Latest Olfaction Stories
The majority of the scientific community has embraced the idea of different smells being based on the olfactory receptors’ ability to detect various shapes of odor molecules.
More than 100 years ago, scientists discovered a mechanism that provides feedback from our nose to our brain.
A plant may start to prime its defenses as soon as it gets a whiff of a male fly searching for a mate, according to Penn State entomologists.
Non-toxic air freshening sprays from Smells BeGone are a great gift option this holiday season. (PRWEB) December 10, 2012 Air
When their favorite food isn’t readily available, hawk moths are able to switch to a different olfactory ‘channel’ in their brain, enabling them to learn how to find alternative nectar sources.
Eating spoiled food can be fatal as it allows bacterial pathogens to enter the digestive system. One of the main tasks of the sense of smell is to detect signs of decay, allowing us and other animals to avoid such food poisoning.
When it comes to white, we use our senses in different ways to make astute judgments of what we are seeing, touching and perhaps hearing. Now, researchers from the Weizmann Institute of Science in Israel are showing us what white smells like.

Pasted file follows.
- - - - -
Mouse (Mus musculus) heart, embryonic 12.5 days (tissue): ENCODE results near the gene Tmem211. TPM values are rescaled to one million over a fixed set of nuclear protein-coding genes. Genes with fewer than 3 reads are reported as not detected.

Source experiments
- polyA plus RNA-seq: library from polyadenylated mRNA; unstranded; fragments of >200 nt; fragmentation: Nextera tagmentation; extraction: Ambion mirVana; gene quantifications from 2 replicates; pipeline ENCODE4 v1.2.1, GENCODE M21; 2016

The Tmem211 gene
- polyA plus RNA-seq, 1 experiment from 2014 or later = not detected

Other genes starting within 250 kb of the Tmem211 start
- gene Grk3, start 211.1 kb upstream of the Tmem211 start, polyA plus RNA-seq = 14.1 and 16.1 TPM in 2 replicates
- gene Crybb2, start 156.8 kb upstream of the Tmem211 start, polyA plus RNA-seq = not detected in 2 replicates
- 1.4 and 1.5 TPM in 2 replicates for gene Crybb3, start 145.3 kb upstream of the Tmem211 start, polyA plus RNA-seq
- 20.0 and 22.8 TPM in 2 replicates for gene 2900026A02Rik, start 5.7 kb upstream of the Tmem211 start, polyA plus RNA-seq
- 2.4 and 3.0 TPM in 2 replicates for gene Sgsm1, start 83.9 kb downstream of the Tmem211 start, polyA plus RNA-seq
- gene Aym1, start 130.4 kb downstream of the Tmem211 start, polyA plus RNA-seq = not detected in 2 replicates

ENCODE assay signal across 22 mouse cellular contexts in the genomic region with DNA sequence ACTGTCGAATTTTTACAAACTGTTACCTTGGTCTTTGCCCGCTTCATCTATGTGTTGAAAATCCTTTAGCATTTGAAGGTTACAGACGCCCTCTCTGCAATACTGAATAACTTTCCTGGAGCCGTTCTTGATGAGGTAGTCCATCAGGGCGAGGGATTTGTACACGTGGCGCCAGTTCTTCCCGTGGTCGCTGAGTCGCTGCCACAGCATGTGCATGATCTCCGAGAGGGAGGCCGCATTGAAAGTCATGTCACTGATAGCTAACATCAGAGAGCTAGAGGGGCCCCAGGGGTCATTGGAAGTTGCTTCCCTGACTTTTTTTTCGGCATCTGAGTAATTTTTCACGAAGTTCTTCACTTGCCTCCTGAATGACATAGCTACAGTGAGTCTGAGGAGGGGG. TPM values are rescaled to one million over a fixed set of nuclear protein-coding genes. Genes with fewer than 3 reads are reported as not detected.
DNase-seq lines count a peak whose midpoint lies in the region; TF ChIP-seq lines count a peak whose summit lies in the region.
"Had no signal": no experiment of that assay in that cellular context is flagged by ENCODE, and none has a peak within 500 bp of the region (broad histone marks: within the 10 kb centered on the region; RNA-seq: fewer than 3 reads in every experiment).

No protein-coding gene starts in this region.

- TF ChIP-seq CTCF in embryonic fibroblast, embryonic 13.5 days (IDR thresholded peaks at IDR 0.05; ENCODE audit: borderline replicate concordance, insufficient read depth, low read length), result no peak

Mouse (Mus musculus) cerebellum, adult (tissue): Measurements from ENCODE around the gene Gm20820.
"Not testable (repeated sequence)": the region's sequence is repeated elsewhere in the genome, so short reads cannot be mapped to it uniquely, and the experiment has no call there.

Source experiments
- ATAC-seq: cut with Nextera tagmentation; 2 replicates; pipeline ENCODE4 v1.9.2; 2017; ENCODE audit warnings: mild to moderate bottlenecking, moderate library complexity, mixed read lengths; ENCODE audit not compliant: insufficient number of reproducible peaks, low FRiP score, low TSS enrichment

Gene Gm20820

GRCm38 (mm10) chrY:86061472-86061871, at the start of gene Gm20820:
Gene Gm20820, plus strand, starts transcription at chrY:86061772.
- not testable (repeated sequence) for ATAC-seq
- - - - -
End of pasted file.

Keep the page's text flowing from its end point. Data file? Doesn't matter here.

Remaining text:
A dog’s nose is 1,000 times better at picking up scents than a human’s nose. As such, it only makes sense to model an electronic nose after the canine’s.
Specific patterns in the nasal passageway that determine which olfactory neurons are associated with which particular odors have remained a huge mystery for scientists.
The nose is the organ that extends outward in the middle of the face between the eyes and mouth. Formation and Orientation The shape and look of the nose is dependent on the ethmoid bone and the nasal septum which is the cartilage that separates the two nostrils. The evolutionary hypotheses of nose development in humans propose that noses are alterations of the angles of the skull because of bipedalism. Because of the change in diet that has come with modern time and the change of...
- The act of sweetening by admixture of some saccharine substance.